Brown v. Georgia

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Justia Opinion Summary

Jessica Brown appealed her conviction for malice murder in connection with the fatal shooting of Joshua Gallimore. She challenged the sufficiency of the evidence and the effectiveness of her trial counsel, and argued the trial court deprived her of a fair trial and failed to provide her with counsel for this appeal. Finding no merit to these challenges, the Georgia Supreme Court affirmed Brown’s conviction.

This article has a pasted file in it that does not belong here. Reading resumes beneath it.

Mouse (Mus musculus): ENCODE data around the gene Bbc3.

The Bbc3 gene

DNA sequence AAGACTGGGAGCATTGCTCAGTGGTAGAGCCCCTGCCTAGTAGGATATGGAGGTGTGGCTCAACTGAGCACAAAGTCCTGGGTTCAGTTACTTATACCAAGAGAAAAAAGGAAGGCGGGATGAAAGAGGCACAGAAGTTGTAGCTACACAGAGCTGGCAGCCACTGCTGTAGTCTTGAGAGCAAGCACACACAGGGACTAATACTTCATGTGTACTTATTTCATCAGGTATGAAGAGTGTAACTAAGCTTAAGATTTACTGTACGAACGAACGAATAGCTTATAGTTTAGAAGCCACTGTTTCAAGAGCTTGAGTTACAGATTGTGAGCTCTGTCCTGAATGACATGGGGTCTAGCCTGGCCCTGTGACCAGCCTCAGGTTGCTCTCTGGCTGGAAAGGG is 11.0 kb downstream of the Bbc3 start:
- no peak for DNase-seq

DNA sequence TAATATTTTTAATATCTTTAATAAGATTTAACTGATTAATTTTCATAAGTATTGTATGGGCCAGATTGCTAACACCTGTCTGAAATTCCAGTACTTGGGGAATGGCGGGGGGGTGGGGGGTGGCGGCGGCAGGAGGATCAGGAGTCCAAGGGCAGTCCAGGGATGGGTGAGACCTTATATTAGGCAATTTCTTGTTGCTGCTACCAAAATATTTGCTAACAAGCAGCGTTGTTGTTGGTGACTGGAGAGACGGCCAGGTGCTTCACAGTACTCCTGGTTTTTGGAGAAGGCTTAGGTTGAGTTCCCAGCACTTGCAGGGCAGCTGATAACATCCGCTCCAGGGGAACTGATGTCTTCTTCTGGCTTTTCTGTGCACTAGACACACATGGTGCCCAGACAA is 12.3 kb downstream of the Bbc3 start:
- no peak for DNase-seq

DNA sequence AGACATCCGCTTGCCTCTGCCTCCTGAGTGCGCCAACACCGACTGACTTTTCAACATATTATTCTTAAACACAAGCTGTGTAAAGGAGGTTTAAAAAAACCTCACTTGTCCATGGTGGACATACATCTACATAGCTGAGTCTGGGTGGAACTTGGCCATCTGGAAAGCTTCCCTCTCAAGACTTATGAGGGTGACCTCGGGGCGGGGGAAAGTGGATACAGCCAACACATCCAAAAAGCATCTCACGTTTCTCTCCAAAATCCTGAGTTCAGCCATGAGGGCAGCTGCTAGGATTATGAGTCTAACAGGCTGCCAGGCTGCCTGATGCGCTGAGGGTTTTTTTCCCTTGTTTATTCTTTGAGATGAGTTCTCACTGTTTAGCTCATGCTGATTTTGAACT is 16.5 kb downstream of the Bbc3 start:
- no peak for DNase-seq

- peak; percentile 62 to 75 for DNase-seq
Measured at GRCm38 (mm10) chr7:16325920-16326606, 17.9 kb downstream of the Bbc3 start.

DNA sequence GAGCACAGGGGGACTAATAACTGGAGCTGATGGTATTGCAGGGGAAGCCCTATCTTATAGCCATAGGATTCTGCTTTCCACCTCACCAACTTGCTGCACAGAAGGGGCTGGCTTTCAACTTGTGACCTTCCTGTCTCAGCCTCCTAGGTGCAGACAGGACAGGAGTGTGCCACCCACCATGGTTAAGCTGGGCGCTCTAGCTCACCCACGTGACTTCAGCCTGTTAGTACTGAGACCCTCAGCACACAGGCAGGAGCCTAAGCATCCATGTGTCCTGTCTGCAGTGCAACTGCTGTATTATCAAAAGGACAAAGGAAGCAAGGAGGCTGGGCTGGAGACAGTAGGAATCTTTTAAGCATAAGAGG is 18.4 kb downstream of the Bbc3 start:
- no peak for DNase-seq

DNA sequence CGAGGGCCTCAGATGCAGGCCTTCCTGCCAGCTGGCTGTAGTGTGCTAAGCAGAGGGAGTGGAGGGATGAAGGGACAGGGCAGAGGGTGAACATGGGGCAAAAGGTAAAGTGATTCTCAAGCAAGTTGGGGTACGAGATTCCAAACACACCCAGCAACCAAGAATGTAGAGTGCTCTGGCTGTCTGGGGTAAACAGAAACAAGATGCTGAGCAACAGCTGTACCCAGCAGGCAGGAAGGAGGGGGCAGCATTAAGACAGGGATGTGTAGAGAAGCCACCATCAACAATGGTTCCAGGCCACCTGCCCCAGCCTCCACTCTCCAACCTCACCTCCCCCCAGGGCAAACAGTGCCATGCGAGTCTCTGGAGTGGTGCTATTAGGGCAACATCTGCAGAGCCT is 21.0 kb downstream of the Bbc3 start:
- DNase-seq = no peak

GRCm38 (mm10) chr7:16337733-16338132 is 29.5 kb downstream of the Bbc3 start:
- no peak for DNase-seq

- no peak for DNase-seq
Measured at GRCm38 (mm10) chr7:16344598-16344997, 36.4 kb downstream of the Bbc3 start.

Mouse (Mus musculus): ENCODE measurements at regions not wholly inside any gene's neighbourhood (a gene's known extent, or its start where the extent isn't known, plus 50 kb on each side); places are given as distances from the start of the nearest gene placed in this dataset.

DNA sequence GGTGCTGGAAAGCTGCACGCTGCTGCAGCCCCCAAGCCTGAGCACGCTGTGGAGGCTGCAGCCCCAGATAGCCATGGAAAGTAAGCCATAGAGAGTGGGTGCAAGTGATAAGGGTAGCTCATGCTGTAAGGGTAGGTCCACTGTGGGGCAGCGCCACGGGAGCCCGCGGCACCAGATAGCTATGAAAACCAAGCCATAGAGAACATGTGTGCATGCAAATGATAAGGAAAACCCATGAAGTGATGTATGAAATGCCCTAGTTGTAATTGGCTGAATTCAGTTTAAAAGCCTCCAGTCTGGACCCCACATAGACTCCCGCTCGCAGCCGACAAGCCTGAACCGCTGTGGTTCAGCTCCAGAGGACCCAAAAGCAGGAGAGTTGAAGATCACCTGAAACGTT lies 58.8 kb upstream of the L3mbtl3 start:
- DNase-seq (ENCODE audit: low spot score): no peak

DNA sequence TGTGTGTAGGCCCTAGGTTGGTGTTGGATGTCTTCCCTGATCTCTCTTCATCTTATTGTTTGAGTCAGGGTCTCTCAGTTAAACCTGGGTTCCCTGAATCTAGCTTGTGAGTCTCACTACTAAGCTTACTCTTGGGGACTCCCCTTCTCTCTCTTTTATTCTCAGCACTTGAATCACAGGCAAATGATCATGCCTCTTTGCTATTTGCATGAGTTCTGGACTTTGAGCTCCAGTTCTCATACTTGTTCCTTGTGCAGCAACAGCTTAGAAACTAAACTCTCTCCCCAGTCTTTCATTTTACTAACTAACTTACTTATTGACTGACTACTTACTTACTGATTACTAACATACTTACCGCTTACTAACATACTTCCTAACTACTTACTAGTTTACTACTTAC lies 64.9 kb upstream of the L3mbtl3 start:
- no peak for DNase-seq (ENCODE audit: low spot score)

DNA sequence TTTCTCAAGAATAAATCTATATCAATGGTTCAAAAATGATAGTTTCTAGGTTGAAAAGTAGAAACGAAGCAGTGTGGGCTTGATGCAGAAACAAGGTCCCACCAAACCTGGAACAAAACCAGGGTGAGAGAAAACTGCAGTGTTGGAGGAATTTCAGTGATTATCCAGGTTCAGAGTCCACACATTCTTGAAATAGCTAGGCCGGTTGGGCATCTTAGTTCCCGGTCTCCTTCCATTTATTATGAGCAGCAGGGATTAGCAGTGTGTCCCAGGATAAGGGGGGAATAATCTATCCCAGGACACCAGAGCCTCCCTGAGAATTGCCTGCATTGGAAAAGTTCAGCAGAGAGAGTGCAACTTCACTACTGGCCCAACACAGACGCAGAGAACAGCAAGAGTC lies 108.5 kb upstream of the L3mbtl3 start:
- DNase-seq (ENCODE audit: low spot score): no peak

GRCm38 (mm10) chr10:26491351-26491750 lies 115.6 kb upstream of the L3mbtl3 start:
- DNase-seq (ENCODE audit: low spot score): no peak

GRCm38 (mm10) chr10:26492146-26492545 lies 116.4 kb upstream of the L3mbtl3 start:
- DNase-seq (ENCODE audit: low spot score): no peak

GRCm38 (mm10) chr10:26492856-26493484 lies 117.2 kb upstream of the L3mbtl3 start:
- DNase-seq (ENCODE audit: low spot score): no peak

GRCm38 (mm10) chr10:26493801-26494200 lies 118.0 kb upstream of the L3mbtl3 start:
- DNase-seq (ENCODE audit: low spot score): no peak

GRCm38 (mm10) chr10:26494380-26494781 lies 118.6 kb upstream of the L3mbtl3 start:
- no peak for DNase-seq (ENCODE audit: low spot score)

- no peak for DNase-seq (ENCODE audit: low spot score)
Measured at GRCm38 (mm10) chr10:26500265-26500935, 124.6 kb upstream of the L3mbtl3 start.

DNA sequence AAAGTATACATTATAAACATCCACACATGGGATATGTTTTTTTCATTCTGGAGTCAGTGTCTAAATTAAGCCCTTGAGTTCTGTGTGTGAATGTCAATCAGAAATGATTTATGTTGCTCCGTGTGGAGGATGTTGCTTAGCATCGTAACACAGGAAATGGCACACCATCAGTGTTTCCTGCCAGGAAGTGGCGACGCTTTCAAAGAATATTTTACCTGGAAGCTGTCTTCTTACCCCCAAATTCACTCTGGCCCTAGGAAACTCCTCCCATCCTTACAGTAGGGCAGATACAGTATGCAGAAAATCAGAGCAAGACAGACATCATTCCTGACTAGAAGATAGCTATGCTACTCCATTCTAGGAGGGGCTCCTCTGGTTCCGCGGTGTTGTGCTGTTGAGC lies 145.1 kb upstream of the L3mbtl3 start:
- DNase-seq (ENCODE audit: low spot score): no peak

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In the Supreme Court of Georgia Decided: August 14, 2017 S17A0826. BROWN v. THE STATE. HINES, Chief Justice. Following the denial of her motion for new trial, as amended, Jessica Lee Brown appeals her conviction for malice murder in connection with the fatal shooting of Joshua Gallimore. She challenges the sufficiency of the evidence and the effectiveness of her trial counsel, and she further complains that the trial court deprived her of a fair trial and failed to provide her with counsel for this appeal. Finding the challenges to be unavailing, we affirm.1 1 The murder occurred on May 20, 2010. On July 12, 2010, a Bleckley County grand jury returned an indictment against Brown charging her only with malice murder. She was tried before a jury March 20-23, 2012, and found guilty of the charge. On March 23, 2012, Brown was sentenced to life in prison. Trial counsel filed a motion for new trial on Brown’s behalf on March 30, 2012, and the motion was amended by new counsel on April 20, 2012 and again on April 14, 2014. The motion for new trial, as amended, was denied on February 24, 2016. A pro se notice of appeal was filed on March 4, 2016, and the case was docketed in this Court for the April 2017 term. The appeal was submitted for decision on the briefs. Many of Brown’s enumerations “overlap with each other and will be grouped together accordingly.” Atkinson v. State, ___ Ga. ___, ___, n. 2 (Case Number S17A0611, decided June 19, 2017). 1. We first address Brown’s contention that she has been denied her right to the appointment of appellate counsel. Brown asserts that her last attorney works for the public defender’s office but abandoned the case without notification, and she alleges that, after this appeal was docketed, she submitted to that office an application for an attorney which has not yet been acted on. The record shows, however, that Brown retained trial counsel and paid him out of her personal funds, and both attorneys who represented her on motion for new trial were from the same private law firm. In one of her filings in this Court, Brown admits that she was represented on motion for new trial by retained counsel. The trial court explicitly informed Brown that she had the right to counsel for her motion for new trial and for her appeal and that if she could not afford an attorney, she must notify the court so that it could provide her with sufficient counsel. But the record does not contain any request for leave to proceed as a pauper, any attempt to establish Brown’s indigency, or any request for the appointment of counsel. See Uniform Superior Court Rule 29.2. It is true that “an indigent has the right to appointed counsel to assist him on direct appeal and an individual desiring an appeal need not, once a responsible state authority knows of the desire to appeal and knows of the status 2 of indigency, specifically request appointment of appellate counsel.” Trauth v. State, 295 Ga. 874, 875-876 (1) (763 SE2d 854) (2014) (citations and punctuation omitted). Nevertheless, where, as here, a defendant is represented by retained counsel at trial and on motion for new trial, it must be made known to the trial court or some responsible state official that the defendant is indigent and cannot afford retained counsel to pursue an appeal. If the trial court has no reason to believe that the defendant is indigent and cannot afford the services of retained counsel for the purpose of appeal, it is under no duty to inquire as to the defendant’s indigency and may presume that his retained counsel will protect his appellate rights. Hopkins v. Hopper, 234 Ga. 236, 238 (3) (215 SE2d 241) (1975). See also Watkins v. State, 340 Ga. App. 218, 221 (1) (797 SE2d 144) (2017). Moreover, the trial court specifically informed Brown of her right to appointed counsel in the event of indigence for her appeal as well as her motion for new trial. Cf. Watkins, 340 Ga. App. at 221-222 (1). In these circumstances, and in the absence of any proof of indigency or request in the trial court for appointed counsel, the trial court had no reason to make a determination as to whether Brown was indigent and entitled to appointed counsel on appeal, and we cannot conclude that Brown has been deprived of her right to appellate counsel or that a remand for appointment of such counsel is either necessary or appropriate. 3 2. Construed to support the verdict, the evidence showed the following. Brown dated Gallimore for about a year and a half, she lived with him in his trailer for most of that time, and they separated about three months before Gallimore was killed. After the separation, Brown continued to see Gallimore periodically and do things for him, and she told his father that if she could not have him, nobody would have him. On May 19, 2010, Brown loaned her car to Gallimore for him to use to handle some business that afternoon. Instead, Gallimore and his friend Charles Webb drove to see Gallimore’s new girlfriend. Brown became upset after hearing a woman in the background during a phone call with Gallimore, and Brown texted him that he had “f***ed up” and that she hated him for what he did. She called the police to report that Gallimore would not bring her car back. Gallimore and Webb finally returned to Gallimore’s trailer about 1:00 a.m. on May 20, which was the last time that Gallimore was seen alive. His last phone contact with Brown occurred at 6:11 a.m. that morning, and his last communication with anyone occurred at 1:54 p.m. that afternoon. Brown’s car was returned to her around noon on the same day at the nursing home where she worked, and she left her job at 2:10 p.m. 4 Webb testified that, although it was not unusual to see Gallimore infrequently, Brown asked Webb, on May 21, to check on Gallimore because she thought something was wrong, and no one else ever expressed a similar concern to Webb about Gallimore. Brown never asked police to do any sort of welfare check on Gallimore, but, on May 25, she finally convinced Gallimore’s cousin to go with her to check on him. Another friend of Gallimore’s met them there, entered his trailer, and then screamed for Brown to call 911. Gallimore was dead, and his body was in a “moderate to marked” state of decomposition. The medical examiner concluded that Gallimore had suffered eight gunshot wounds to his head in rapid succession and had been deceased for three to ten days. Police found no evidence of any weapons, drugs, burglary, or robbery, and Brown was the only person known to have conflict with Gallimore. Law enforcement officials interviewed Brown on three consecutive days. The first interview occurred on May 25, soon after the discovery of Gallimore’s body. At that time, the bodily decomposition was “so bad” that police did not know that Gallimore had been shot, and no one had mentioned that possibility. Indeed, police did not even know whether Gallimore had died of natural causes, an accident, or a homicide. Yet Brown asked if he had been shot. On May 26, 5 she explained that she had done “everything” for Gallimore, felt “underappreciated,” burned and bleached his clothes after they broke up, and felt disrespected when he took her car to see another woman. On May 27, Brown admitted that she was at Gallimore’s residence on May 20, that she was upset with him, and that things “went bad.” At trial, Brown testified that she went straight home after work on May 20 and that her brother then took her to her cousin’s house, where she stayed until late that evening when her brother gave her a ride home. Brown argues that the circumstantial evidence was not sufficient to support her conviction for murder, and she specifically complains that no murder weapon was found, that there is no proof of motive or of malice, and that someone else could have killed Gallimore. Under former OCGA § 24-4-6,2 “in order to warrant a conviction based solely upon circumstantial evidence, the proven facts must be consistent with the hypothesis of guilt and must exclude every reasonable theory other than the guilt of the accused.” Roberts v. State, 296 Ga. 719, 721 (1) (770 SE2d 589) (2015) (citation omitted). 2 This case was tried under the former Evidence Code. Former OCGA § 24-4-6 appears in the new Evidence Code as OCGA § 24-14-6. 6 But not every hypothesis is a reasonable one, and the evidence need not exclude every conceivable inference or hypothesis – only those that are reasonable. Whether an alternative hypothesis raised by the defendant is “reasonable” is a question committed principally to the jury, and where the jury is authorized to find that the evidence, though circumstantial, was sufficient to exclude every reasonable hypothesis save that of the guilt of the accused, we will not disturb that finding unless it is insupportable as a matter of law. Gibson v. State, 300 Ga. 494, 495 (1) (796 SE2d 712) (2017) (citations and punctuation omitted). See also Nichols v. State, 292 Ga. 290, 291 (736 SE2d 407) (2013) (“Questions about the reasonableness of hypotheses, which would include the possibility of another perpetrator, are for the jury to decide in cases predicated on circumstantial evidence.” (citations omitted)). In this case, the evidence showed that Brown wanted to prevent Gallimore from being with any other woman, that she was angry with him for using her car to see another woman, that she admitted going to Gallimore’s house where things “went bad,” that he was shot eight times, and that Brown attempted to have persons other than the police check on him. Thus, the circumstantial evidence included proof of Brown’s motive, her opportunity for the killing, her malicious intent, her subsequent belief, which was unique to her, that something was wrong with Gallimore, and her failure to inform the police of that belief. 7 See Benson v. State, 294 Ga. 618, 621 (1) (754 SE2d 23) (2014); Walden v. State, 289 Ga. 845, 846 (1) (717 SE2d 159) (2011); Bryant v. State, 282 Ga. 631, 634 (1) (651 SE2d 718) (2007). Moreover, although Brown questions the exact time of death, she appeared to know specific information about the death before police knew it, and she made incriminating admissions, which she contradicted at trial, that placed her in Gallimore’s home when things “went bad” near the probable time of death. See Walden, 289 Ga. at 846 (1); Phillips v. State, 287 Ga. 560, 561 (1) (697 SE2d 818) (2010). Cf. Carter v. State, 239 Ga. 509, 515-516 (238 SE2d 57) (1977). Under the evidence presented in this case, the jury was not required to accept Brown’s theory that someone else committed the murder. See Grissom v. State, 296 Ga. 406, 408 (1) (768 SE2d 494) (2015). As for the absence of the murder weapon, “the State need not admit into evidence the weapon used by the defendant in order for the defendant to be found guilty of the crime involving the weapon.” Allen v. State, 297 Ga. 702, 703-704 (2) (777 SE2d 680) (2015) (citation and punctuation omitted). “Although the State is required to prove its case with competent evidence, there is no requirement that it prove its case with any particular sort of evidence.” Plez v. State, 300 Ga. 505, 506 (1) (796 SE2d 704) (2017). The evidence that 8 was admitted at trial, though circumstantial, was sufficient to enable a rational trier of fact to find beyond a reasonable doubt that Brown was guilty of the malice murder of Gallimore and to find that the State excluded every reasonable hypothesis other than Brown’s guilt. Jackson v. Virginia, 443 U. S. 307 (99 SCt. 2781, 61 LE2d 560) (1979); former OCGA § 24-4-6. See also McKinney v. State, 300 Ga. 562, 566-567 (2) (797 SE2d 484) (2017); Mullinax v. State, 273 Ga. 756, 757 (1) (a) (545 SE2d 891) (2001). 3. Many of Brown’s enumerations of error cannot be reached in this appeal. She complains that, although the indictment alleges that she shot Gallimore, she was not indicted for the offense of possession of a firearm or aggravated assault, and neither of those crimes was proved. To the extent that Brown is further arguing that the evidence is not sufficient, her argument is fully answered in Division 2, supra, with respect to malice murder, and she presents nothing for review with respect to aggravated assault or possession of a firearm because she was not convicted or sentenced for either of those offenses. See Wallin v. State, 270 Ga. 889, 890 (514 SE2d 828) (1999). To the extent that Brown challenges the indictment itself, her challenge is waived due to her failure to raise it in the trial court. See Bighams v. State, 296 Ga. 267, 269-270 9 (2) (765 SE2d 917) (2014); Thompson v. State, 286 Ga. 889, 890 (2) (692 SE2d 379) (2010), overruled on other grounds, State v. Kelly, 290 Ga. 29, 32 (1) (718 SE2d 232) (2011). With respect to certain other alleged errors that Brown asserts deprived her of a fair trial, including the selection of a juror who recognized Brown from working with her, the admission of hearsay testimony, and the prosecutor’s use of leading questions, these arguments also have been waived as no proper objection was raised in the trial court, and plain error review is unavailable even for the evidentiary matters because, as noted in footnote 2, supra, Brown was tried under the former Evidence Code. See Atkinson v. State, ___ Ga. ___, ___ (3), n. 5 (Case Number S17A0611, decided June 19, 2017). As for Brown’s contention that she heard the jury foreman say that she was guilty during her testimony, her post-verdict objection was untimely because she knew of the alleged misconduct prior to the verdict.3 See Parker v. State, 249 Ga. App. 509, 511-512 (2) (548 SE2d 475) (2001); see also Morakes v. State, 201 Ga. 425, 431 (3) (40 SE2d 120) (1946). 3 We further note that the trial court was present at the time of the alleged misconduct, heard no such comment by any juror and, as it was authorized to do, denied Brown’s oral request to set aside the verdict. 10 The jury selection and juror misconduct issues just mentioned cannot be reached in this appeal for the additional reason that they were raised only in Brown’s amended brief, which was not filed until 43 days after the untimely filing of her initial brief and enumeration of errors,4 even though she had been granted an extension of time to file her brief and enumeration of errors and denied a second extension. And this case falls within the general rule that enumerations of error cannot be untimely asserted in a supplemental or amended brief.5 See Potter v. State, 283 Ga. 576, 578 (3), n. 5 (662 SE2d 128) (2008). See also Dallow v. Dallow, 299 Ga. 762, 779 (6) (791 SE2d 20) (2016); Willis v. Willis, 288 Ga. 577, 582 (4) (707 SE2d 344) (2011). For the same reason, we 4 The untimely filing of Brown’s initial brief does not require dismissal of this appeal, as this Court had not issued an order setting a date by which the tardy brief must be filed. See Heard v. State, 274 Ga. 196, 198 (2) (552 SE2d 818) (2001). See also Supreme Court Rule 10 (“Failure to comply with an order of the Court directing the filing of a brief may cause the appeal to be dismissed and may subject the offender to sanctions.”). 5 Assuming that this Court is authorized to entertain a motion to supplement the enumeration of errors, Brown has made no such motion. Cf. Pittman v. State, 273 Ga. 849, 850 (4) (546 SEd 277) (2001), disapproved on other grounds, Ledford v. State, 289 Ga. 70, 85 (14) (709 SE2d 239) (2011). Furthermore, Brown was not sentenced to death, this appeal was not orally argued, and we are not called upon here to reconsider Henry v. State, 278 Ga. 617, 620 (1) (604 SE2d 826) (2004) (a 4-3 decision in a death penalty case holding that an enumeration of error in a pre-argument amended appellate brief was properly before this Court and review was not limited to the plain error standard applicable to death penalty cases). But see id. at 621-623 (Carley, J., dissenting). 11 do not reach three other alleged errors asserted by Brown: the selection of an “all-white” jury;6 the denial of a motion for mistrial based on statements made by a friend of Gallimore’s after his testimony to other witnesses who had not yet testified;7 and the failure of the attorneys who represented Brown on motion for 6 Even assuming that Brown has properly asserted a challenge under Batson v. Kentucky, 476 U. S. 79 (106 SCt 1712, 90 LE2d 69) (1986), and that she made the required prima facie showing of racial discrimination, see Toomer v. State, 292 Ga. 49, 52 (2), n. 2 (734 SE2d 333) (2012), the prosecutor explained his reasons for the peremptory strikes to which defense counsel objected, those reasons were facially race-neutral, the trial court decided that the State’s peremptory strikes were not racially motivated, and Brown has not demonstrated that the court’s ultimate determination was clearly erroneous. See Heard v. State, 295 Ga. 559, 567 (3) (761 SE2d 314) (2014). See also DeVaughn v. State, 296 Ga. 475, 477 (2) (769 SE2d 70) (2015) (holding that a juror was not impermissibly stricken because of race where the juror said that he “was a minister and would not feel comfortable sitting in judgment of others”); Stacey v. State, 292 Ga. 838, 842 (3) (a) (741 SE2d 881) (2013) (prosecutor’s explanations that certain potential jurors “had personal experiences which the prosecutor believed would render them unsuitable,” including “conflicts with the criminal justice system,” were facially race-neutral reasons for striking them); Woolfolk v. State, 282 Ga. 139, 142 (3) (644 SE2d 828) (2007) (the fact that a potential juror “slept through portions of the voir dire” was a race-neutral reason for striking him). 7 Once defense counsel made the motion for mistrial, the trial court re-instructed all potential witnesses not to discuss the case with each other or with anyone else, and it examined the witness who made the statements and every other potential witness who had not been excused. When it denied the motion for mistrial, the trial court found that the statements did not involve the facts of the case or specific testimony and that all of the potential witnesses indicated that the statements would not have any effect on their testimony. Based on Brown’s citation of Rogers v. State, 257 Ga. 590 (361 SE2d 814) (1987), in her amended brief, see id. at 592-593 (4), she apparently is complaining that a mistrial was required because the rule of sequestration was violated. Cf. Bayer v. State, 230 Ga. App. 708, 709 (1) (497 SE2d 266) (1998) (where the defendant also claimed that he was denied his right to a fair trial by a police officer’s statements to potential witnesses after his testimony, but that claim was rejected because there was no evidence that the officer threatened, coerced, or held “captive” the witnesses or that they asked him not to talk to 12 new trial to call trial counsel as a witness to answer the allegations made against him in that motion. Brown also complains that Gallimore’s father sat in the courtroom for the entire trial prior to his testimony, but the record shows only that, after defense counsel invoked the rule of sequestration and before the jury or any witness was sworn, the trial court specifically excluded Gallimore’s father from the courtroom at the behest of defense counsel. 4. Brown contends that trial counsel provided constitutionally ineffective assistance in several respects. Under Strickland v. Washington, 466 U. S. 668, 687 (104 SCt 2052, 80 LE2d 674) (1984), to prevail on this claim, Brown must show both that her “counsel performed deficiently and that, but for the deficiency, there is a reasonable probability that the outcome of [her] trial would have been more favorable. While the test imposed by Strickland is not them). We note, however, that “a violation of the rule goes only to credibility, not admissibility, and the proper remedy is not a mistrial.” Glass v. State, 289 Ga. 542, 548 (6) (c) (712 SE2d 851) (2011) (citations omitted). Where the improper communication occurs outside the courtroom and the trial court is assured that the communication will not affect the witnesses’ testimony, “the appropriate remedy is for the trial court to admit the testimony and, if requested by opposing counsel, to charge the jury that it can consider the violation in assessing the witness[es’] credibility.” Quijano v. State, 271 Ga. 181, 183 (2) (516 SE2d 81) (1999) (citation omitted). 13 impossible to meet, the burden is a heavy one.” Speziali v. State, ___ Ga. ___, ___ (2) (800 SE2d 525) (2017) (citation and punctuation omitted). To prove deficient performance, one must show that [her] attorney performed at trial in an objectively unreasonable way considering all the circumstances and in the light of prevailing professional norms. Courts reviewing ineffectiveness claims must apply a strong presumption that counsel’s conduct fell within the wide range of reasonable professional performance. Thus, decisions regarding trial tactics and strategy may form the basis for an ineffectiveness claim only if they were so patently unreasonable that no competent attorney would have followed such a course. If the defendant fails to satisfy either the “deficient performance” or the “prejudice” prong of the Strickland test, this Court is not required to examine the other. Capps v. State, 300 Ga. 6, 8 (2) (792 SE2d 665) (2016) (citation omitted). Although Brown’s trial counsel was present at the hearing on her motion for new trial, the attorneys who were then representing her decided not to call trial counsel as a witness. “As we have explained, when trial counsel does not testify at the motion for new trial hearing about the subject, it is extremely difficult to overcome the presumption that his conduct was reasonable.” Faulkner v. State, 295 Ga. 321, 327 (4) (758 SE2d 817) (2014) (citation and punctuation omitted). 14 Brown has presented her assertions of ineffective assistance to this Court in a cursory manner,8 and most of them involve her trial counsel’s alleged failure to prepare for trial adequately and investigate information that she gave him and other potentially favorable evidence. In the absence of testimony by trial counsel or any other evidence to the contrary, Brown has made “no affirmative showing that the purported deficiencies in [her] trial counsel’s representation were indicative of ineffectiveness and were not examples of a conscious and deliberate trial strategy.” Jones v. State, 296 Ga. 561, 567 (4) (769 SE2d 307) (2015) (citation and punctuation omitted). Moreover, Brown has 8 Two of those assertions were not preserved for appellate review: that trial counsel failed to ensure that the jury was informed of the option to find Brown guilty of a lesser included offense; and that trial counsel abandoned her case during the post-conviction phase. Brown did not raise these claims in her amended motion for new trial, filed after she obtained new counsel, nor did she raise them at the hearing on that motion or obtain rulings on them from the trial court. See Prince v. State, 295 Ga. 788, 793 (2) (b) (764 SE2d 362) (2014). We note, however, that Brown does not even identify the lesser offense on which she claims counsel should have requested an instruction, and we fail to see how “trial counsel’s performance [in this regard could be] objectively unreasonable given [Brown’s] failure to adduce any testimony from trial counsel at the new trial hearing.” Reed v. State, 294 Ga. 877, 882 (7) (b) (757 SE2d 84) (2014). As for Brown’s claim of abandonment by trial counsel, the record shows that the trial court permitted his withdrawal after finding that he properly gave the required notification, and new counsel promptly filed an amended motion for new trial. Thus, we fail to see how trial counsel’s performance could be deficient in this respect or how Brown was prejudiced by his withdrawal. See Veal v. State, ___ Ga. ___, ___ (4) (800 SE2d 325) (2017). 15 failed to present any evidence as to what further research would have revealed or how any additional information would have improved [her] position. To show prejudice on a claim that trial counsel failed to adequately investigate the case, [Brown] had to at least make a proffer as to what additional investigation would have uncovered, and not merely speculate that such information exists and would have made a difference. Lupoe v. State, 300 Ga. 233, 241 (2) (b) (794 SE2d 67) (2016) (citations and punctuation omitted). See also Hampton v. State, 279 Ga. 625, 627-628 (4), (5) (619 SE2d 616) (2005). Although Brown herself testified at the hearing on her motion for new trial, she did not proffer the testimony of any uncalled witness, a legally recognized substitute, or other potentially favorable evidence. See Barge v. State, 294 Ga. 567, 569 (2) (755 SE2d 166) (2014). Brown claims that her trial counsel rendered ineffective assistance with regard to jury selection. She supports this claim by pointing to her testimony at the hearing on her motion for new trial that one juror, who recognized her from work but denied knowing her personally, had some disagreement with her and told others that she was guilty. This testimony was not supported by anything in the trial transcript or by any testimony of trial counsel, and “juror selection is a matter of trial tactics and strategy.” Capps, 300 Ga. at 12 (2) (e). See also Simpson v. State, 298 Ga. 314, 318 (4) (781 SE2d 762) (2016) (“Which, and 16 how many, prospective jurors to strike is a quintessential strategic decision.” (citation and punctuation omitted)). Moreover, Brown’s credibility “as a witness at the motion for new trial hearing was a matter for the trial court’s discretion.” Harris v. State, 279 Ga. 304, 308 (3) (d) (612 SE2d 789) (2005). Brown has not shown any other way that “counsel may have acted unreasonably during the jury selection process, and has not shown how, absent some deficiency in counsel’s performance, a different jury would have been selected that would have reached a result more favorable to [her] at [her] trial.” Clements v. State, ___ Ga. ___, ___ (3) (a) (800 SE2d 552) (2017). Brown also contends that her trial counsel failed to file motions or to object to various leading questions, hearsay, and illegal evidence. Brown does not, however, identify any specific motion that should have been filed. In any event, reasonable decisions as to whether to make a specific objection or motion are “ordinarily matters of trial strategy and provide no ground for reversal.” Ballard v. State, 297 Ga. 248, 254 (6) (h) (773 SE2d 254) (2015) (citation and punctuation omitted). Because trial counsel’s failure to make certain objections and motions may have amounted to strategic decisions, and because Brown never called counsel to question him concerning those decisions, she has failed 17 to carry her burden of demonstrating that he provided deficient performance. See Dyer v. State, 278 Ga. 656, 660 (7) (604 SE2d 756) (2004). Judgment affirmed. All the Justices concur. 18